The National Survey of Children’s Health (NSCH), funded and directed by the Health Resources and Services Administration’s (HRSA) Maternal and Child Health Bureau (MCHB), is designed to provide annual national and state-level information on the health and well-being of children ages 0-17 years in the United States. The U.S. Census Bureau administers the survey, oversees the sampling, and produces a final data set of survey results. HRSA’s Maternal and Child Health Bureau (MCHB) develops survey content in collaboration with the U.S. Census Bureau and a Technical Expert Panel. The Technical Expert Panel consists of experts in survey methodology and children’s health, federal and state stakeholders, clinicians and researchers. In 2016, the NSCH underwent a significant redesign which combined content from both the NSCH and the National Survey of Children with Special Health Care Needs (NS-CSHCN). Further information on that redesign can be found in “The Design and Implementation of the 2016 National Survey of Children’s Health”.
The NSCH is conducted as a household survey, and one child per household is selected to be the subject for the detailed age-specific questionnaire. The respondent to this questionnaire is a parent or guardian who is living in the home and has knowledge of the sampled child. Survey participants complete either web-based or self-administered paper-and-pencil questionnaires. Data from the NSCH is used for scientific research, federal policy and program development, and state-level planning and performance reporting. Information is collected on factors related to the health and well-being of children, including access to and utilization of health care, receipt of care in a medical home, systems of care for CSHCN, family interactions, parental health, school and after-school experiences, and neighborhood characteristics.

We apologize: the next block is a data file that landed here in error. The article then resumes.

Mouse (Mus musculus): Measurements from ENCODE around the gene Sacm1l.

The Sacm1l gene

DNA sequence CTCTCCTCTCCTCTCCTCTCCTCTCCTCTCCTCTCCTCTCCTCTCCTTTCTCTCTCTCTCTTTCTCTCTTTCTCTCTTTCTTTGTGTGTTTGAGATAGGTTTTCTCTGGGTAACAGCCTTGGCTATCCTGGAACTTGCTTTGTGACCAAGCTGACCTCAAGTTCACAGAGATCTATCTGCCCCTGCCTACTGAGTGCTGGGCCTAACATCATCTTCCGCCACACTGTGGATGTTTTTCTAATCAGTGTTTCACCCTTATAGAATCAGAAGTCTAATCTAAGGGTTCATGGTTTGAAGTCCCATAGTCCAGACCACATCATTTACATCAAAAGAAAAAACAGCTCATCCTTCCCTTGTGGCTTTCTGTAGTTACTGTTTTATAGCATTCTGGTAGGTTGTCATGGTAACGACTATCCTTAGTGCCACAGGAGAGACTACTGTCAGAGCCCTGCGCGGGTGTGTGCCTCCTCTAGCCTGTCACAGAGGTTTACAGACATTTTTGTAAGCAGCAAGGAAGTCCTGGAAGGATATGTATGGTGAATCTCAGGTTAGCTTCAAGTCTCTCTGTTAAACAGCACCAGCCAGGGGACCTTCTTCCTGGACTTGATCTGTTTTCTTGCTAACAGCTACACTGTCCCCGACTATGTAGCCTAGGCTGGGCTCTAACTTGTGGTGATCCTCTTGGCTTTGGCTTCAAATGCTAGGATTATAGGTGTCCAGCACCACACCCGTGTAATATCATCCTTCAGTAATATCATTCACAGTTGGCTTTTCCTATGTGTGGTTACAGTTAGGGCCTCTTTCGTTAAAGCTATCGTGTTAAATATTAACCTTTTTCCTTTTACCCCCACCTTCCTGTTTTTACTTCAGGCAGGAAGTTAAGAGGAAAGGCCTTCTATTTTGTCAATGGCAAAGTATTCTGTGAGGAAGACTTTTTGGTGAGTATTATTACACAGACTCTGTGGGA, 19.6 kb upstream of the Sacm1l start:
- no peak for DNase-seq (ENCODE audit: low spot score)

More information about the survey can be found in the “About the National Survey of Children's Health” section of this website and HRSA’s MCHB website.
C.I. = 95% Confidence Interval.
Percentages and population estimates (Pop.Est.) are weighted to represent child population in US.
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Data Source: National Survey of Children’s Health, Health Resources and Services Administration, Maternal and Child Health Bureau. https://mchb.hrsa.gov/data/national-surveys
Citation: Child and Adolescent Health Measurement Initiative. 2018-2019 National Survey of Children’s Health (NSCH) data query. Data Resource Center for Child and Adolescent Health supported by the U.S. Department of Health and Human Services, Health Resources and Services Administration (HRSA), Maternal and Child Health Bureau (MCHB). Retrieved [mm/dd/yy] from [www.childhealthdata.org].
This project is supported by the Health Resources and Services Administration (HRSA) of the U.S. Department of Health and Human Services (HHS) under grant number U59MC27866,National Maternal and Child Health Data Resource Initiative, $4.5M. This information or content and conclusions are those of the author and should not be construed as the official position of or policy of, nor should any endorsements be inferred by HRSA, HHS or the U.S. Government.